02:41 In the process, the sulfur is donated to the cysteic acid The sulfite which was the oxidized sulfur is released and cysteine is produced.

    02:50 Another member of the cysteine family is that of one of the rare amino acids I talked about earlier.

    02:56 This amino acid is known as selenocysteine.

    02:58 And it does not normally occur in proteins.

    03:00 It's very rarely appearing.

    03:02 And it's way of appearing in proteins is unusual and its synthesis is also a little unusual.

    03:09 Selenocysteine is sometimes called the 21st amino acid because it's not coded for genetic code.

    03:16 It uses a stop codon that's in the translational process to get into a protein, and I won't talk about that here.

    03:25 The way in which selenocysteine is made is actually made on a transfer RNA.

    03:31 Now, the other amino acid who has a modification that occurs on a transfer RNA is that of methionine, and I'll talk about that later in this set of lectures.

    03:40 When we look at this process, we see what the way in which selenocysteine is made.

    03:45 Selenocysteine synthesis starts with serine, which is why it's in the serine family.

    03:50 But serine itself is not directly modified until after the serine has been joined to a transfer RNA.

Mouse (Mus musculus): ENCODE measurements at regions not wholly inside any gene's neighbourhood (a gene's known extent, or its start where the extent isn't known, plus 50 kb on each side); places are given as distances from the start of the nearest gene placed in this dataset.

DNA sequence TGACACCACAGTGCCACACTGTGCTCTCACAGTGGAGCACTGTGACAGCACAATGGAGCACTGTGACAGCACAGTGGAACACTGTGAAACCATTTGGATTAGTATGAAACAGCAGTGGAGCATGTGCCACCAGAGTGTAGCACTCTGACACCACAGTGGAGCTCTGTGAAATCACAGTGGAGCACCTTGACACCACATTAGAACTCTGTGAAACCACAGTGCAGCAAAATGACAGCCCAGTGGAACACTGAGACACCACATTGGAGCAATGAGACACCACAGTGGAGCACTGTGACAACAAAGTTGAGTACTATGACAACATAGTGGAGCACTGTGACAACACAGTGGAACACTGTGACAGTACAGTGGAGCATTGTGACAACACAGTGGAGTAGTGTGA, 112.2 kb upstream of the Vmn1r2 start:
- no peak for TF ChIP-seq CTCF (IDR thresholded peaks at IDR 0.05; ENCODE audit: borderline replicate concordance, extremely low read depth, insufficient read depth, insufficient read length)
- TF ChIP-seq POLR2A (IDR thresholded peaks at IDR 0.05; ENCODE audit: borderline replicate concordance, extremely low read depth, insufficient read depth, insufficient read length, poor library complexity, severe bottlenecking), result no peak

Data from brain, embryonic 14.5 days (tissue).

03:57 You'll notice that this is a non-serine transfer RNA.

    04:01 So this is a special transfer RNA that has joined the serine in the process of making selenocysteine.

    04:08 So, here we have the product of that reaction.

    04:10 The serine has been linked to the special transfer RNA.

    04:14 There are two chemical reactions in which the serine is modified and the modification of the serine involves the alteration of the hydroxyl group to put a seleno group into that.

    04:25 Two enzymes are involved known as cell A and cell B.

    04:29 The product of that reaction is this selenocysteine linked to the transfer RNA.

    04:34 And the selenocysteine linked to the transfer RNA is then incorporated into proteins using this odd stop codon mechanism of getting it in.

    04:43 It's because of this that selenocysteine is so rarely found in proteins.

    About the Lecture

    The lecture Cysteine Metabolism by Kevin Ahern, PhD is from the course Amino Acid Metabolism. It contains the following chapters:

    • Cysteine Metabolism & Health
    • Selenocysteine Metabolism

    Included Quiz Questions

    1. It is closely linked to methionine metabolism.
    2. It requires hydrogen sulfide.
    3. It can occur from arginine.
    4. It cannot occur from serine.
    5. None of the answers are correct.
    1. All of the answers are true.
    2. It is made on a tRNA.
    3. It is incorporated into proteins in an unusual fashion.
    4. It does not have a codon in the genetic code.
    1. Sel A
    2. Sel D
    3. Sel C
    4. Sel B
    5. Sel E

    Author of lecture Cysteine Metabolism

     Kevin Ahern, PhD

    Kevin Ahern, PhD